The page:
Aside from mentally calculating each ships course ahead of time to avoid collisions you need also plan out commands that can confer powerful bonuses. To do this you need to pick up a command dial and spin it around to the order of your choice. A navigation commands lets you adjust speed and add an extra click to a joint on the maneuvering tool; a concentrate fire command improves your combat capability by adding an extra die; activating squadrons lets you move nearby squadrons and attack with them, whereas normally they can do one or the other, and finally an engineering command lets you repair your ship based upon its engineering level. The catch is that these commands are made in secret and then hidden until a ships activation. But bigger ships require you to stack command dials, with the top dial being revealed upon a ship’s activation. In the case of the Imperial Star Destroyer you need to have three commands stacked, so at the start of the game you pick up three command dials and attempt to judge where you’ll be and what you’ll be doing three turns in advance, simulating the vast chain of command that massive warship has. Each turn you’ll take the command dial you just used and issue a new order before placing it back on the bottom of the stack. By comparison the Rebel ships in the Core set are able to react quicker to emerging threats, altering their plans on the fly in a way that reflects their more roughshod methods compared to the Empire’s strict procedures. Should you not want to use a command you can opt to take a token instead that can be used at anytime but will provide a far weaker effect. Take the Concentrate Fire command token; rather than letting you add a die to an attack, the token merely lets you reroll one die. It’s a clever system, and when combined with the movement system it forces players to carefully consider their strategies before committing entirely to the plan, without leaving them entirely screwed if it all goes wrong.
With ships able to attack twice in a turn, although they cannot shot twice from the same hull zone, and the combat phase coming before movement a lot of emphasis is placed on analysing the battle and correctly positioning ships to not only take full advantage of being able to fire twice at either one or two enemies but also to keep your strongest shields between you and the opponent while targeting their weakest area. Combined with the command system and the ways ships move it all serves to create a game that demands you consider every move and attack well before it happens, making this fascinating blend of back and forth action as each player tries to out-think the other. Plans are constantly concocted, executed, abandoned, revisited and modified.
It’s not all about the capital ships, however, as the Rebels have four X-Wing squadrons to consider while the Empire fields six squads of TIE fighters. While you can activate squadrons early in a turn using the appropriate command, most of the time they are used during the Squadron phase after moving and shooting with the larger vessels. The maneuvering tool isn’t used for these guys, rather they’re scooted across the playing area using the other side of the measuring tool normally used to determine combat distance. Combat between squadrons is also simplified as there’s no hull zones or shields to consider, instead Tie Fighters and X-Wings are classified as “engaged” if they’re within a distance measurement of one of each other, and while engaged can’t move away from the fight. Dice are simply rolled with critical hits and accuracy icons counting for nothing until one squad or the other dies, with a few special rules thrown in for good measure, such as how Tie Fighters can reroll one dice by using their Swarm ability. They are also capable of attacking capital ships, and while they usually can’t do substantial damage they can certainly make an impact if left unchecked, especially the X-Wings since they have the Bomber ability which lets them resolve critical hits, too. By the same token capital ships can also fire at squadrons, although with nowhere near the same degree of firepower they can bring to bear against another ship.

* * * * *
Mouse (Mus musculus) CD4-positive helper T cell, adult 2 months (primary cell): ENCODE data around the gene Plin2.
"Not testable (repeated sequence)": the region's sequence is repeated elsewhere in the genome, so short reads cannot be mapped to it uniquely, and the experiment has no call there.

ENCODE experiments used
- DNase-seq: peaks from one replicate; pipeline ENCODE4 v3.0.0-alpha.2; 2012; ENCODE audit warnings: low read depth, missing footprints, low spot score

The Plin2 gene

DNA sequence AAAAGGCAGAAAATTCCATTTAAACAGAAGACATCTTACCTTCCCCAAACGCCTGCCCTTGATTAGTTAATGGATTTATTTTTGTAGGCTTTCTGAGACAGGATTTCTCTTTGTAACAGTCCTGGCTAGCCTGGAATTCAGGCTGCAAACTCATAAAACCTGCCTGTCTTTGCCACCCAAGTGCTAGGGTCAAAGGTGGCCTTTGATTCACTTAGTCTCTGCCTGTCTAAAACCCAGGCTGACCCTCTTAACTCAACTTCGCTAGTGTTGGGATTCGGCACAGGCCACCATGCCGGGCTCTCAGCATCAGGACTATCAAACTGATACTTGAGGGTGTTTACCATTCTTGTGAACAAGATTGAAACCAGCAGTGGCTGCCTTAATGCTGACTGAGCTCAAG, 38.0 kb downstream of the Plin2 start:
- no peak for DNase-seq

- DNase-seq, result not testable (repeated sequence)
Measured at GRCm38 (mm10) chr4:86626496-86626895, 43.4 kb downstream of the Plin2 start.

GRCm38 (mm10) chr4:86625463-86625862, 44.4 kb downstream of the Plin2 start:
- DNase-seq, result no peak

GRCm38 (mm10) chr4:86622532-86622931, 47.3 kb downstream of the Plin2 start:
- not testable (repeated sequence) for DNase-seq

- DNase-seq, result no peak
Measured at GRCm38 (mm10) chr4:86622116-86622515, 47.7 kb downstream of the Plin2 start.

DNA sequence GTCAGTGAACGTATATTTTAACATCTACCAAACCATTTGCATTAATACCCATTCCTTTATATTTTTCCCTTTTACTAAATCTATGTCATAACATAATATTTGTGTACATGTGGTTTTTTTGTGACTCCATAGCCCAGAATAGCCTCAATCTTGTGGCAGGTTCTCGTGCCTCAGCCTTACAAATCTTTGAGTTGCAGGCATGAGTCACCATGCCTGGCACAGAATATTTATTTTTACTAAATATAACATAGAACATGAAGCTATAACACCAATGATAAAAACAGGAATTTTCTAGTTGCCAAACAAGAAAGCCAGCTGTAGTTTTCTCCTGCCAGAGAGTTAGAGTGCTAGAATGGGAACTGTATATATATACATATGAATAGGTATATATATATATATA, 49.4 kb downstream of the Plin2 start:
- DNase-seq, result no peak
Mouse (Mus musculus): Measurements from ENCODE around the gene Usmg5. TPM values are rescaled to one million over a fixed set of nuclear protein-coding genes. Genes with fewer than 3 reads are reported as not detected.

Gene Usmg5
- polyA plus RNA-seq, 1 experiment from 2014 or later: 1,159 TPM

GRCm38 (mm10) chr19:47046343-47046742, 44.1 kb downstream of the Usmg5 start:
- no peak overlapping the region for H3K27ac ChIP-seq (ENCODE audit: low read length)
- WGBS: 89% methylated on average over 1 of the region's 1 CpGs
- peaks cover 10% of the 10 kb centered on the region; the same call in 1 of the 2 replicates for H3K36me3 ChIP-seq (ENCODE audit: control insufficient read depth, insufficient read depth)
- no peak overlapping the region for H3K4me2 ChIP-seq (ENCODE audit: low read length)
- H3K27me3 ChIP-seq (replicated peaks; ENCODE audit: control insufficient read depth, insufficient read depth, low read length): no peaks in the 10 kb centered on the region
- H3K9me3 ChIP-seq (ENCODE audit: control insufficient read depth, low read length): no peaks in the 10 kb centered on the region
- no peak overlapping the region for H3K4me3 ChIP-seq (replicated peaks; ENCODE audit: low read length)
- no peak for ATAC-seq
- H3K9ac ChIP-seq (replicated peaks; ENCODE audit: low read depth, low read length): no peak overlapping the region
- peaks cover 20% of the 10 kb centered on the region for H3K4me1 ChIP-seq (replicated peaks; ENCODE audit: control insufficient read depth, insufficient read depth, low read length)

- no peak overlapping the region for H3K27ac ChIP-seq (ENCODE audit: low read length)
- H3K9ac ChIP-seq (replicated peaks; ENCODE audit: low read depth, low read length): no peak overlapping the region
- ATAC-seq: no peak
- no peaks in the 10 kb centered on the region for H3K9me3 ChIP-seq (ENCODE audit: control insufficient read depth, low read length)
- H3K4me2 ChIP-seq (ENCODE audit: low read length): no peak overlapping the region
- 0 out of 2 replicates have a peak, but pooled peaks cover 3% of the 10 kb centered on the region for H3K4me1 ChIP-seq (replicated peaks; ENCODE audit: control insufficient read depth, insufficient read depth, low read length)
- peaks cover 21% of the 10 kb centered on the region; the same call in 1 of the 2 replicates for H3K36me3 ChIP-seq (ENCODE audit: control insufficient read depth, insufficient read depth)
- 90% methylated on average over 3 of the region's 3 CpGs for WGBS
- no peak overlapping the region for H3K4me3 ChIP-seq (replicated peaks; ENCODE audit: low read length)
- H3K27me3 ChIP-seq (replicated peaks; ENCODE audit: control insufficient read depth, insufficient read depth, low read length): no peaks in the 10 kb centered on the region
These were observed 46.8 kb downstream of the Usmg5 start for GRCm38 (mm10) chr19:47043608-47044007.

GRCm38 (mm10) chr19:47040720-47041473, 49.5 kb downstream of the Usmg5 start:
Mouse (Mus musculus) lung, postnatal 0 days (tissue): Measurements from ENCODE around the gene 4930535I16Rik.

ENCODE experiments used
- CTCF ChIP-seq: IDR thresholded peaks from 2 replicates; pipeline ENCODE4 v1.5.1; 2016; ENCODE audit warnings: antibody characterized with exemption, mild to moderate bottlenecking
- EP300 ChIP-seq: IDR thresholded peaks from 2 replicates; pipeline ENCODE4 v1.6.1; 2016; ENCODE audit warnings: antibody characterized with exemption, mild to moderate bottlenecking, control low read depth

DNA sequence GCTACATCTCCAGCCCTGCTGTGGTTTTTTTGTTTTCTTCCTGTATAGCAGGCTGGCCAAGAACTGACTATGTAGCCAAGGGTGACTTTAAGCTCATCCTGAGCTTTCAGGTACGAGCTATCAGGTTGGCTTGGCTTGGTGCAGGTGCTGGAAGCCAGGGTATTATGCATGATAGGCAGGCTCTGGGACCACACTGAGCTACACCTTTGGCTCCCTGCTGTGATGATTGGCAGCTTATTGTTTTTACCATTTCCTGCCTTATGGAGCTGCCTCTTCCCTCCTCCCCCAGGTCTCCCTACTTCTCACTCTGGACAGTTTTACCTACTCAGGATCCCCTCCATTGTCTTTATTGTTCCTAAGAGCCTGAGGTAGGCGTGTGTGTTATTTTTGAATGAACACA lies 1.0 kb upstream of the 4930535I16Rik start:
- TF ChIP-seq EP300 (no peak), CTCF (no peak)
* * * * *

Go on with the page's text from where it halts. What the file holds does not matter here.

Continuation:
Before fielding your fleet you can also deck ships out leaders, improved weapons, better personnel and more. Both sides can field a fleet commander who is assigned to a single ship which becomes your Flagship and therefore something of a target, as destroying it destroys the commander, rendering that powerful ability useless. On top of that ships can also be equipped with a variety of different upgrades that fall into several categories such as ordinance, support teams and defensive retrofits. An upgrade can only be installed if the ship has a matching icon, and a further limitation is that some cards can only be used by either the Rebels or Empire. Handy upgrades include things like close-range Concussion Missiles for the Star Destroyer that will also damage adjacent shields upon a critical hit with a close-range black dice. You could also take along an Enhanced Armament that adds an extra red die to broadside attacks, or an Expanded Hangerbay so that you can activate more squadrons when using a squadron command. There’s also Title Upgrade Cards that essentially turn a standard ship into a named vessel from Star Wars lore, such as the Dominator. This also bestows extra abilities, so in the case of the Dominator it can sacrifice shielding to increase attack power, a risky proposition that can nevertheless turn the tide of a fight when used correctly. Even squadrons can get a boost from leaders, which in the Core set is Luke Skywalker for the Rebels and Howlrunner for the Empire, with Luke boasting the powerful ability to ignore shields when bombing capital ships, making those X-wings a real threat to the Empire. The final detail to consider is that ships come in two variants with altered stats for each. You could take a more ranged ship over its close-quarters counterpart, or perhaps favor the extra squadron rating to make better use of the swarms of fighters.